China is a country that’s known to take the Olympics (the summer ones, at least) very seriously as the nation competes for a bigger presence on the world stage. Chinese gold medal winners become instant superstars and the role models for a generation of aspiring athletes.
It turns out photography is another field in which China is trying to become a world superpower, and its efforts are bearing fruit.
TIME has published a new report on this topic, saying that Chinese photojournalists now view the prestigious World Press Photo competition as the “Photo Olympics.”
China’s first taste of glory in the competition came when photojournalist Shaoming Yang won 3rd prize in the “People in the News” category for his series of photos showing Chinese leader Deng Xiaoping at home after retirement:
Since Yang’s win, efforts by China to haul in more prizes have ramped up. Winners are now honored with mention on the country’s state-owned TV network during prime time, and there are cash awards from state-owned newspapers as well — all for bringing the country “good publicity.”
Just as the country’s Olympics machine has state-sponsored training systems, a system for churning out winning photos is developing as well. TIME reports that there are now special workshops that teach photographers international trends in photojournalism, how to select winning photos, the art of writing attractive captions, and submitting entries to top contests.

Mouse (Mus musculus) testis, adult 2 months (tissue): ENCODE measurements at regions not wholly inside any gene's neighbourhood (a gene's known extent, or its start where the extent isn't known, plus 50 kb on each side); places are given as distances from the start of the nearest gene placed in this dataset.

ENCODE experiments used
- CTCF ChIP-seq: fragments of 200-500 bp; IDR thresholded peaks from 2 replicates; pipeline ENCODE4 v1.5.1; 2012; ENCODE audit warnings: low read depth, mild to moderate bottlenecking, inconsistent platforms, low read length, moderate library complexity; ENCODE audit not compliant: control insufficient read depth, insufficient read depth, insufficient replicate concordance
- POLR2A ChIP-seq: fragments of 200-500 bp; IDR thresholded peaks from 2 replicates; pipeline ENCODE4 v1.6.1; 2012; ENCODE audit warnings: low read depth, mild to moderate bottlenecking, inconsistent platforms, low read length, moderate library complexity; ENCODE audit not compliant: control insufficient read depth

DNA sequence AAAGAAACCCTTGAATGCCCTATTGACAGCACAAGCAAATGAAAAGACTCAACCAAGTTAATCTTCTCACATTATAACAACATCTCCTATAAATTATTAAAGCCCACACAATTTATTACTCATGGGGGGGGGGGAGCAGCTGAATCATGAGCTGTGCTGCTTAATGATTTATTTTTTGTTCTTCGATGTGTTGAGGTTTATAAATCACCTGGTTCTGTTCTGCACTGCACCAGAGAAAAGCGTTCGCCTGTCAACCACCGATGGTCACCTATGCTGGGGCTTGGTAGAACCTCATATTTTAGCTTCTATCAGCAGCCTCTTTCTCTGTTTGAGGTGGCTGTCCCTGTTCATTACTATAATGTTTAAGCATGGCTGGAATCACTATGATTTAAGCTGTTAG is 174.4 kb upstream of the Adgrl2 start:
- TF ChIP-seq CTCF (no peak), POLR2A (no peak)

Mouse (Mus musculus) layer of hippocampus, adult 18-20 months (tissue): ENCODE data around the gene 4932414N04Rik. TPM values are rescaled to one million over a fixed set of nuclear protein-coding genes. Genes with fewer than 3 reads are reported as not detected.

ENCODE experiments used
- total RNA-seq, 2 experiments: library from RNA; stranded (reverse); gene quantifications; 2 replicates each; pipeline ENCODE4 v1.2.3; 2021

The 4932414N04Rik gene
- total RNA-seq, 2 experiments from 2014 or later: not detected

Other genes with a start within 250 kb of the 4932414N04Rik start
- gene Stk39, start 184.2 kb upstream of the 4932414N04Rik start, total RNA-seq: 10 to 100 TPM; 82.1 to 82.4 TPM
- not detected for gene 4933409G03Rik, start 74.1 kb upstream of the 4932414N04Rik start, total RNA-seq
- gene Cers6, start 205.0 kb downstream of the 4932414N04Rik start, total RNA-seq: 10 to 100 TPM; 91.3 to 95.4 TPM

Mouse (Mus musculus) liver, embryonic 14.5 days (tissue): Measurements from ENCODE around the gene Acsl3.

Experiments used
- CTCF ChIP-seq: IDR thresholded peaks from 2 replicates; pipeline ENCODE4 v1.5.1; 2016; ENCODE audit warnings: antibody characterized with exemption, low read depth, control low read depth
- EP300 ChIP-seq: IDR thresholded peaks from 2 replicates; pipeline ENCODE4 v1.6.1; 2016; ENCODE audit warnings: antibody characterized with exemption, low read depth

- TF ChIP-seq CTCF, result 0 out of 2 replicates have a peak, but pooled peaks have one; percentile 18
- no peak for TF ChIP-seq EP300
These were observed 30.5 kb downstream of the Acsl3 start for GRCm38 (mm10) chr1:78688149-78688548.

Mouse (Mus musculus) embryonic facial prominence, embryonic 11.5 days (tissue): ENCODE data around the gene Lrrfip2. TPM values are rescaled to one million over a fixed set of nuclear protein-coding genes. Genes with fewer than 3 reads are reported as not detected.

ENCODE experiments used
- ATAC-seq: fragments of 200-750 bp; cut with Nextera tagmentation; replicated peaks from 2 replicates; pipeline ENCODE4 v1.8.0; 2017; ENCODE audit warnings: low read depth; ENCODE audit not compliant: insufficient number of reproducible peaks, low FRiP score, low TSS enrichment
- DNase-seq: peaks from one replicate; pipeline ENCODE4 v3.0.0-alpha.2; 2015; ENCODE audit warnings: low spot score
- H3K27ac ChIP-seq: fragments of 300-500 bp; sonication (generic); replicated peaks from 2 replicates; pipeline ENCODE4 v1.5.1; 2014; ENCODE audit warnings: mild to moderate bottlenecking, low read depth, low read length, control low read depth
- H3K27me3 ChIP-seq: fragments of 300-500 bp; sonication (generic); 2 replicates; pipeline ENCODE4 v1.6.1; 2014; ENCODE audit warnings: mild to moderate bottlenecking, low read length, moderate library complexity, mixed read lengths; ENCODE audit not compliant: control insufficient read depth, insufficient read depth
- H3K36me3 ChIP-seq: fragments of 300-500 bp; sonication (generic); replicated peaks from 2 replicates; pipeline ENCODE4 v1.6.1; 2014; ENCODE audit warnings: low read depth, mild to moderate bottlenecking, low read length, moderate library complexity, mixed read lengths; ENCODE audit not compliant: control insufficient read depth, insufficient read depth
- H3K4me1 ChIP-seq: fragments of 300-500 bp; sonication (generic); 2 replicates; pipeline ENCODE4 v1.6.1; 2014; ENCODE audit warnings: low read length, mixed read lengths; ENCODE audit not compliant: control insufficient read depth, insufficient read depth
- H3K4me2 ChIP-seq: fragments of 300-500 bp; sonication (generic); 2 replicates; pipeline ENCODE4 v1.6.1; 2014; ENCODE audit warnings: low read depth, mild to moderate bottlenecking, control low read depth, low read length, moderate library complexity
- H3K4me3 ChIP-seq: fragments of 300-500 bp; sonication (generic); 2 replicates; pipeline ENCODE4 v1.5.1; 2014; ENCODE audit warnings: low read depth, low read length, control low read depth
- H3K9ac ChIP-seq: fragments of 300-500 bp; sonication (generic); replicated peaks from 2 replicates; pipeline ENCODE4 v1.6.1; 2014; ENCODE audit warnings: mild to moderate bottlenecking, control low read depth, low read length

The efforts and incentives appear to be working and Chinese photojournalists are now winning on the big stage. When the World Press Photo contest announced its winners last week, of the 34 winning images, 6 of them were captured by Chinese photographers:
As you can see, 3 of the 6 winning images by Chinese photojournalists won 1st prize in their respective categories this year. With 16 categories total, China snagged about 19% of the top prizes in this year’s World Press Photo contest.
That’s a pretty impressive figure, given that 97,912 photos were submitted by 5,692 photographers from 131 different countries this year. It will be interesting to see what China does when one of its photographers wins the ultimate Photo of the Year award in the contest.
Image credits: Header graphic created with photo by Bryan Allison